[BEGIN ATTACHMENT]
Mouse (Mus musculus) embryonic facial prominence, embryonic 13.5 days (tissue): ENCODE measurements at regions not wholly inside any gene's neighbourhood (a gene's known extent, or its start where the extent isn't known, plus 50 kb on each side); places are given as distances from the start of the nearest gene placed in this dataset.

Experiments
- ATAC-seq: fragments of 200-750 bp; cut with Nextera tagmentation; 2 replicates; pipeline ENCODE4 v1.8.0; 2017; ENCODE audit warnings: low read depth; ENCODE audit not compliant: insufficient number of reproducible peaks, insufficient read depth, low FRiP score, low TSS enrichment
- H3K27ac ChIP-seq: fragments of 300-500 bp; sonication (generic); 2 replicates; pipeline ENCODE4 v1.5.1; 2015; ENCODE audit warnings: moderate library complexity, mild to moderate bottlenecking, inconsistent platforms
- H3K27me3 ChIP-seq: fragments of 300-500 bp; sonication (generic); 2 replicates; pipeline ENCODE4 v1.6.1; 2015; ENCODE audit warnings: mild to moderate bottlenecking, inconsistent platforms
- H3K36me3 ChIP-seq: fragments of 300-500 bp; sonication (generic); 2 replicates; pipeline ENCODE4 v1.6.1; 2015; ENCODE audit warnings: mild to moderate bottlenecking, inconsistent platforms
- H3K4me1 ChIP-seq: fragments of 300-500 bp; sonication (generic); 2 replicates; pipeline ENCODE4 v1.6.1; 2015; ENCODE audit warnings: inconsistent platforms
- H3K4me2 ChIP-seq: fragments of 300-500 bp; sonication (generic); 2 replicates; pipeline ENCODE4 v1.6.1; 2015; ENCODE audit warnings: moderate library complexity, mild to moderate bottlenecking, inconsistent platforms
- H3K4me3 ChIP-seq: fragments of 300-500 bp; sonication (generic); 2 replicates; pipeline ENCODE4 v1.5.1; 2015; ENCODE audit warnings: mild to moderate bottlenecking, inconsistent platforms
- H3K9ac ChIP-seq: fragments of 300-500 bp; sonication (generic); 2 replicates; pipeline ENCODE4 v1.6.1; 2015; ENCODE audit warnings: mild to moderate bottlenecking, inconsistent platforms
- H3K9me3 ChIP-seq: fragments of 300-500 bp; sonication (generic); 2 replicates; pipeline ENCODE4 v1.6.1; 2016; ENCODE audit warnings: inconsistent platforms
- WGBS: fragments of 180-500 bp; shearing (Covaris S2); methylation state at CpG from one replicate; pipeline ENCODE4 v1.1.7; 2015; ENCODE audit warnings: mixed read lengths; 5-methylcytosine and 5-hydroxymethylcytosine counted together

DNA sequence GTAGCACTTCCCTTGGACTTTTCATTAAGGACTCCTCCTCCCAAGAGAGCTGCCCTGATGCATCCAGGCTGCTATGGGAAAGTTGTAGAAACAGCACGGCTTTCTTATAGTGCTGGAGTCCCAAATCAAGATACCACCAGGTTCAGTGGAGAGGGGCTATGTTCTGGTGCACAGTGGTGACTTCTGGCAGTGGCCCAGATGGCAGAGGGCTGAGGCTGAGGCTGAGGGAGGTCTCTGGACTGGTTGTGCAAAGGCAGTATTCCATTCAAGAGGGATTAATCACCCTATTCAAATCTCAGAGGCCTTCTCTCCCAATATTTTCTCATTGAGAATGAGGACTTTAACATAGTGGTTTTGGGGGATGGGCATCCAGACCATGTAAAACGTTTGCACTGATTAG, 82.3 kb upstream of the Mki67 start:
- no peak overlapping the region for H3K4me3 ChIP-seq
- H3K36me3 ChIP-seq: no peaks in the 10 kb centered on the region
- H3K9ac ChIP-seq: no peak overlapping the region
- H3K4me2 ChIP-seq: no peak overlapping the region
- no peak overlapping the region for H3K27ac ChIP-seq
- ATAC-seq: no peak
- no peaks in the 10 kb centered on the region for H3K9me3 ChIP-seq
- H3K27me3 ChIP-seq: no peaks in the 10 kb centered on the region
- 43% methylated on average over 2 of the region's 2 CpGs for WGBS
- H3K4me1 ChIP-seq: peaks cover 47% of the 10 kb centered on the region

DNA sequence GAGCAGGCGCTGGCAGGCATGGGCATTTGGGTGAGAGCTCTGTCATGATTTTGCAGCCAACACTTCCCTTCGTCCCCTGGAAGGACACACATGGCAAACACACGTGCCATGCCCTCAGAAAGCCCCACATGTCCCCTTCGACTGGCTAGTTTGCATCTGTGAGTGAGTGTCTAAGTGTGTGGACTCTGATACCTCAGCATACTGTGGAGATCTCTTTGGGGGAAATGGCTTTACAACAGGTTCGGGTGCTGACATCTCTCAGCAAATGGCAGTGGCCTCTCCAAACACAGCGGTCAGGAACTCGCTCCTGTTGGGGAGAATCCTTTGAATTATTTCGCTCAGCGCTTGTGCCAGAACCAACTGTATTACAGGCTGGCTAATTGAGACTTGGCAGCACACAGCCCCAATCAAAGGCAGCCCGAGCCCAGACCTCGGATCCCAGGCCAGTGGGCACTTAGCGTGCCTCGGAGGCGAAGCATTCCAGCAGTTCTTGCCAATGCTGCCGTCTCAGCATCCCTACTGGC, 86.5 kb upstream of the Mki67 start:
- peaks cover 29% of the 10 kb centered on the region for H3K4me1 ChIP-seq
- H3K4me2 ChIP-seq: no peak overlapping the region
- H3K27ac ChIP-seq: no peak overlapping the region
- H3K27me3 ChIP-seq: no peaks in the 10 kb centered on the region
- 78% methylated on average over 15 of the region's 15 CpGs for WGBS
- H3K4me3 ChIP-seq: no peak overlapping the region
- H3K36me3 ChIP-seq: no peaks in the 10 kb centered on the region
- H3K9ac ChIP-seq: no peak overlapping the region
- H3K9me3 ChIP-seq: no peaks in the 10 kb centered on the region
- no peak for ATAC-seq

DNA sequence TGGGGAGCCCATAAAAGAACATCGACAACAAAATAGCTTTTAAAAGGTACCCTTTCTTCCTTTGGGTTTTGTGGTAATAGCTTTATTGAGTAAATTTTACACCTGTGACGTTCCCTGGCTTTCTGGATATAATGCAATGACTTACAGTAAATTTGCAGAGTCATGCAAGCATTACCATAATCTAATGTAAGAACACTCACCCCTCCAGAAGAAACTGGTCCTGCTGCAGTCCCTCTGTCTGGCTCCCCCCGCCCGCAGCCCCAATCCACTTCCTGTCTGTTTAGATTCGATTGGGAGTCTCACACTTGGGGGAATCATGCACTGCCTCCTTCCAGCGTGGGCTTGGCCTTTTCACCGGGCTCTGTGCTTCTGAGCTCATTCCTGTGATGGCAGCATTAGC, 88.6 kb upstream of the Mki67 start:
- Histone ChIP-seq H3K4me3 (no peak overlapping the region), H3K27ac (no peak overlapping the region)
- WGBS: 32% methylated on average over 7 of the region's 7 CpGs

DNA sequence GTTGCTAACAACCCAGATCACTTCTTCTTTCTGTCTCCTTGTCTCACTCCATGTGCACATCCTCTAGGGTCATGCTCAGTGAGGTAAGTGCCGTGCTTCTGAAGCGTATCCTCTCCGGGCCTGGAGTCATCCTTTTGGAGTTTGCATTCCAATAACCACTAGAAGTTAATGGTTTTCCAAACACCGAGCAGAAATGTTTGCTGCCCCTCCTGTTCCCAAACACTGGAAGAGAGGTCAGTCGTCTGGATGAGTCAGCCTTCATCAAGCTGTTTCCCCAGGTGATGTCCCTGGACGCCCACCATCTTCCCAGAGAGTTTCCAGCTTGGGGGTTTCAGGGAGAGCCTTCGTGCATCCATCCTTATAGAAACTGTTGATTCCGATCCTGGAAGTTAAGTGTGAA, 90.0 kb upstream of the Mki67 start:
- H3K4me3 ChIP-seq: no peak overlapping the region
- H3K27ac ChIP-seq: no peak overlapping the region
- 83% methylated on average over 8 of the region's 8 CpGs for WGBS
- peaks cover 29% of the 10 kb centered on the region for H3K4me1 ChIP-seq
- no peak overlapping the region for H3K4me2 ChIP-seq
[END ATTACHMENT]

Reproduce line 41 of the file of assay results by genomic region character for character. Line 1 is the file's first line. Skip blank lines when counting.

- 83% methylated on average over 8 of the region's 8 CpGs for WGBS